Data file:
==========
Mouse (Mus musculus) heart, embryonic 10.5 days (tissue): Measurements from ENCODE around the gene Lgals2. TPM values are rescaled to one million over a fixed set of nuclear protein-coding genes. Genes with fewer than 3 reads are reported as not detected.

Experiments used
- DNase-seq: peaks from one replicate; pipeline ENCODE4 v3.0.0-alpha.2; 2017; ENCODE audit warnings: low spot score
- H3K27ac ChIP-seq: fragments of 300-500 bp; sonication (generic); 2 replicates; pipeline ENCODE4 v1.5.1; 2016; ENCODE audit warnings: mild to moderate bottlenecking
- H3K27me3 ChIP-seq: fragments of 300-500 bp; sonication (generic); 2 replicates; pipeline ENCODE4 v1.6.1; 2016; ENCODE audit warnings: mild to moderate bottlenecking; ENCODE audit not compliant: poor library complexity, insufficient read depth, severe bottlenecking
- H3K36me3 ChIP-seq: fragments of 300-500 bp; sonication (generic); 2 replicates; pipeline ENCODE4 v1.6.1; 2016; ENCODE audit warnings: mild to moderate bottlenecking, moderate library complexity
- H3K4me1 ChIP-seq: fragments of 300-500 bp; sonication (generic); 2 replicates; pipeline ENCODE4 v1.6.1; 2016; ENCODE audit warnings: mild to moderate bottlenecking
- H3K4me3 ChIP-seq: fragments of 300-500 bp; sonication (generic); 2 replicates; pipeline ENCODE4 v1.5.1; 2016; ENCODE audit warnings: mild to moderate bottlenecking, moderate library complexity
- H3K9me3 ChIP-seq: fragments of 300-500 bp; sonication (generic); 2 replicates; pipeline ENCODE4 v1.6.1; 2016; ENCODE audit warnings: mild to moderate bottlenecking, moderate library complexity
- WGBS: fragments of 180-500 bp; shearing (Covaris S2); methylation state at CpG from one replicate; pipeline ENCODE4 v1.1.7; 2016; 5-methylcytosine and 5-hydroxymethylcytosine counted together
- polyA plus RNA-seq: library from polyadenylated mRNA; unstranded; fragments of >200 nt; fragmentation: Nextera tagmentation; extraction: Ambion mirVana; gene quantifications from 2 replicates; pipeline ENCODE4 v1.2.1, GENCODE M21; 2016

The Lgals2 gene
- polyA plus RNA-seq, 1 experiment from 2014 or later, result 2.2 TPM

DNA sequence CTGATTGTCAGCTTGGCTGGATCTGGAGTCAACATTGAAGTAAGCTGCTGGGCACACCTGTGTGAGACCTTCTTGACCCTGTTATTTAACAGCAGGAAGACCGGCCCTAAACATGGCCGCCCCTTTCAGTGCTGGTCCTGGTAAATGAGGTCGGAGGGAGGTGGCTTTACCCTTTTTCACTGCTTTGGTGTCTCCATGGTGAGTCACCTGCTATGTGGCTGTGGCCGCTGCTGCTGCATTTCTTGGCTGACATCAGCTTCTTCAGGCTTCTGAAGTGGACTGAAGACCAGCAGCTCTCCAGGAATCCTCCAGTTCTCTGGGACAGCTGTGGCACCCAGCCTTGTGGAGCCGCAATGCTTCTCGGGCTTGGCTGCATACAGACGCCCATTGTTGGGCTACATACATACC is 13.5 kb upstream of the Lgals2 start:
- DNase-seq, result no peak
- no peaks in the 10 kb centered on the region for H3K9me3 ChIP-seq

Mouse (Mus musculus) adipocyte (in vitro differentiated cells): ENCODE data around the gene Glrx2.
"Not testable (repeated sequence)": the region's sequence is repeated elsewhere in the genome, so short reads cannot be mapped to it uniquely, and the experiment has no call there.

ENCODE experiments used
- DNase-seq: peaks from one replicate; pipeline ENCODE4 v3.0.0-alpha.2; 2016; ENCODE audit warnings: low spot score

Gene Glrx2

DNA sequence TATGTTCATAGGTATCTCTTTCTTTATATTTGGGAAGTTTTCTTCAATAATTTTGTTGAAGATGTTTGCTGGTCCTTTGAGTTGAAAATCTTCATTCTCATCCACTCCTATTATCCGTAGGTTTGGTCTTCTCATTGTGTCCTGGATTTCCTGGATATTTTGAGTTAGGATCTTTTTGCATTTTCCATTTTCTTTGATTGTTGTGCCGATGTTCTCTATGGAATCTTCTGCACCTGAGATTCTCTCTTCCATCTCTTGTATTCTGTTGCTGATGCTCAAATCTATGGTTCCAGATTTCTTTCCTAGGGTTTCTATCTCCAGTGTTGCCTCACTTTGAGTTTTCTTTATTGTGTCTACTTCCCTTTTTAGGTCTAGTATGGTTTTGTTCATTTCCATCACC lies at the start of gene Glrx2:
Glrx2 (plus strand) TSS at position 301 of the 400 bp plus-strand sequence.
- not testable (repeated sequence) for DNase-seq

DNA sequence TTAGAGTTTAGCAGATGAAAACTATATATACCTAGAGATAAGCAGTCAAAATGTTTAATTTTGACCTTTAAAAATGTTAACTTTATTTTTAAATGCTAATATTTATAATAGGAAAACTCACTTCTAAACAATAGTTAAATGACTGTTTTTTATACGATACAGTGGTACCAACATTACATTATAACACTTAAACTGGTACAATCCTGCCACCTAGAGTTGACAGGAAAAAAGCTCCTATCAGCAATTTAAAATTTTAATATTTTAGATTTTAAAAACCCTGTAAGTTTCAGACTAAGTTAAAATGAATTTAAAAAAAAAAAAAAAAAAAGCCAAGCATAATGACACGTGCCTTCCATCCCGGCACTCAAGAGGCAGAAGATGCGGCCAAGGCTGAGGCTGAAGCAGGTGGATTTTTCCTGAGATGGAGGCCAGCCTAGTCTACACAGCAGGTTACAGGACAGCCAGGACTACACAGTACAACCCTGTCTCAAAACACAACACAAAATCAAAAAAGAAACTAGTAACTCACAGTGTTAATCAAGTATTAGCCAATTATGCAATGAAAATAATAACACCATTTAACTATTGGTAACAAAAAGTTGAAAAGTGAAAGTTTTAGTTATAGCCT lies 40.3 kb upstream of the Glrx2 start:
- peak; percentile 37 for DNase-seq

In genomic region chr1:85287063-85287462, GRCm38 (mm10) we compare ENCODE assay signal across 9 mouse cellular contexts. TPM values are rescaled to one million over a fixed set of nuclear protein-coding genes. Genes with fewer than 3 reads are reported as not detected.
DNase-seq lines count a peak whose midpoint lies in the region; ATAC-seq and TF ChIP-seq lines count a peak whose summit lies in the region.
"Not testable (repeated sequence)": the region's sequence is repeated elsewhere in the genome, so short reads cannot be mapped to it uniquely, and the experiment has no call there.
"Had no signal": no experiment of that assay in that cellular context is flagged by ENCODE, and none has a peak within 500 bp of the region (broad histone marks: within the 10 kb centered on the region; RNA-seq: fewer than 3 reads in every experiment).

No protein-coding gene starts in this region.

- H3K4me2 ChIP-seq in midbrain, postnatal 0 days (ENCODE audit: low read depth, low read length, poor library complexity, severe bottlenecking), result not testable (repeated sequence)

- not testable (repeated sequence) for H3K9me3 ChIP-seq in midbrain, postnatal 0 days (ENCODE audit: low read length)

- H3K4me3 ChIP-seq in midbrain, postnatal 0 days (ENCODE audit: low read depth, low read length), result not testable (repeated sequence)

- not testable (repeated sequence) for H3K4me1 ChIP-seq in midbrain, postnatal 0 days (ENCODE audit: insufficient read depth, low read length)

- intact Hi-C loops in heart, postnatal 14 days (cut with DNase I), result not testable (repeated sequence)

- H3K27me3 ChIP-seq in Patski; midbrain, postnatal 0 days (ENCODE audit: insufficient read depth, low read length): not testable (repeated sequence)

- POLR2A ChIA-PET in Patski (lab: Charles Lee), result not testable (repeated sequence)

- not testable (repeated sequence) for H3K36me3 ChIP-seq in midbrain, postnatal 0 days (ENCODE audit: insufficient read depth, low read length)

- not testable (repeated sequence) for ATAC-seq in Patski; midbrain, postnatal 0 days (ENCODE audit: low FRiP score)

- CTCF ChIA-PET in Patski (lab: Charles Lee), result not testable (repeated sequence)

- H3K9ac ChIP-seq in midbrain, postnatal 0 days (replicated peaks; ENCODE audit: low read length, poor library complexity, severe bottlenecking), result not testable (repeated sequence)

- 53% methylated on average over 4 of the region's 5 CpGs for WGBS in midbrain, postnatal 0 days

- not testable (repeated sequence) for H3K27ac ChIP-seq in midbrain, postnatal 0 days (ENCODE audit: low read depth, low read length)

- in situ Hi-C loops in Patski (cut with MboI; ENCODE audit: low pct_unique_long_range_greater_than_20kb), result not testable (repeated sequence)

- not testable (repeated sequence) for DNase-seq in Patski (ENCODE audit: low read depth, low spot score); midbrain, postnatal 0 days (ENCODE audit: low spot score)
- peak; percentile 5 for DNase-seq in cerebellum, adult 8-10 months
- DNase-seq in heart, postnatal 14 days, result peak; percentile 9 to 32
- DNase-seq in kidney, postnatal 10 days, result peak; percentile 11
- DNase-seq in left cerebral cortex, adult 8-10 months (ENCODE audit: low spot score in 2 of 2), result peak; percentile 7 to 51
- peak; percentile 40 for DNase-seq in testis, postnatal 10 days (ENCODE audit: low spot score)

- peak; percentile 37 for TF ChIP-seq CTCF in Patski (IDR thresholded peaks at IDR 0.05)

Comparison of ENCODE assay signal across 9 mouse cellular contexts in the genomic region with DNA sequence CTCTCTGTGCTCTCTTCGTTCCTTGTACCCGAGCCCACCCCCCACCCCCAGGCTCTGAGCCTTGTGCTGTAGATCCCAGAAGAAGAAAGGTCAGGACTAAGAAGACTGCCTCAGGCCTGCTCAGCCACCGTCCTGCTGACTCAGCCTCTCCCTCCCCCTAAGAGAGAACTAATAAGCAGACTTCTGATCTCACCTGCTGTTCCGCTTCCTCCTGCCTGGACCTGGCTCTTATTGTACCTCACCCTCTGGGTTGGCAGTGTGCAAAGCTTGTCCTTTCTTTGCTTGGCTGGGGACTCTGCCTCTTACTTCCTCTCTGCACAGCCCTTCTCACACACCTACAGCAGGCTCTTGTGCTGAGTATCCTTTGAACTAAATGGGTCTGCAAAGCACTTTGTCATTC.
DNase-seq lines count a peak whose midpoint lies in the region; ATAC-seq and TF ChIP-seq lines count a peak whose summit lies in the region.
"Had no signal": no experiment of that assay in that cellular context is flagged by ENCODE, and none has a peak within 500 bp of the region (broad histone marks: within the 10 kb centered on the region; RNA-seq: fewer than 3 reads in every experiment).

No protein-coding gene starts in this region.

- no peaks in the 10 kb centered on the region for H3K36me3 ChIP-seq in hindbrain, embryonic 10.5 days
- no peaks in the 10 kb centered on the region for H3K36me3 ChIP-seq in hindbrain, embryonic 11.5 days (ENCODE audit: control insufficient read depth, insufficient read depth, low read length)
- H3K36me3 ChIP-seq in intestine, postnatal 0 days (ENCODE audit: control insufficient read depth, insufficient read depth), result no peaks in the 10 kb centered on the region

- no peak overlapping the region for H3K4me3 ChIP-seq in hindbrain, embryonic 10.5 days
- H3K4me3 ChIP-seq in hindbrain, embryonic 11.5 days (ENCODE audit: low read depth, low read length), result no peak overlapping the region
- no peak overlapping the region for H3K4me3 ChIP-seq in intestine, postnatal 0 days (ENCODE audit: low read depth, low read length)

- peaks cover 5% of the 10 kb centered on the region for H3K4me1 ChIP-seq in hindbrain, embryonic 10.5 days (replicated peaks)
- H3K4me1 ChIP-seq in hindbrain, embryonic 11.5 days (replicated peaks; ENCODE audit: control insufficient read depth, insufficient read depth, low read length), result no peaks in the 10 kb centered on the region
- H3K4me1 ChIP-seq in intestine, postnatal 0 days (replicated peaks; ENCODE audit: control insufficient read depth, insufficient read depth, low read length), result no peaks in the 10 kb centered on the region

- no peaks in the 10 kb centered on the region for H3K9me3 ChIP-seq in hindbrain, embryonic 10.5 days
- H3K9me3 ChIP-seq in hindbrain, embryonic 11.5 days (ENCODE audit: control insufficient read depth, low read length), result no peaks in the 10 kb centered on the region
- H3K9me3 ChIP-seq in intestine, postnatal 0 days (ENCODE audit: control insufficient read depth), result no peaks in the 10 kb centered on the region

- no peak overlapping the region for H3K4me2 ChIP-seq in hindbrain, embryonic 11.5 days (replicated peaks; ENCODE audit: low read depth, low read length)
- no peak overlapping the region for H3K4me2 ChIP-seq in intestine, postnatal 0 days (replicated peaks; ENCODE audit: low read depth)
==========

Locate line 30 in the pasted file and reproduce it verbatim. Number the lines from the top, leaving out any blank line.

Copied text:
"Had no signal": no experiment of that assay in that cellular context is flagged by ENCODE, and none has a peak within 500 bp of the region (broad histone marks: within the 10 kb centered on the region; RNA-seq: fewer than 3 reads in every experiment).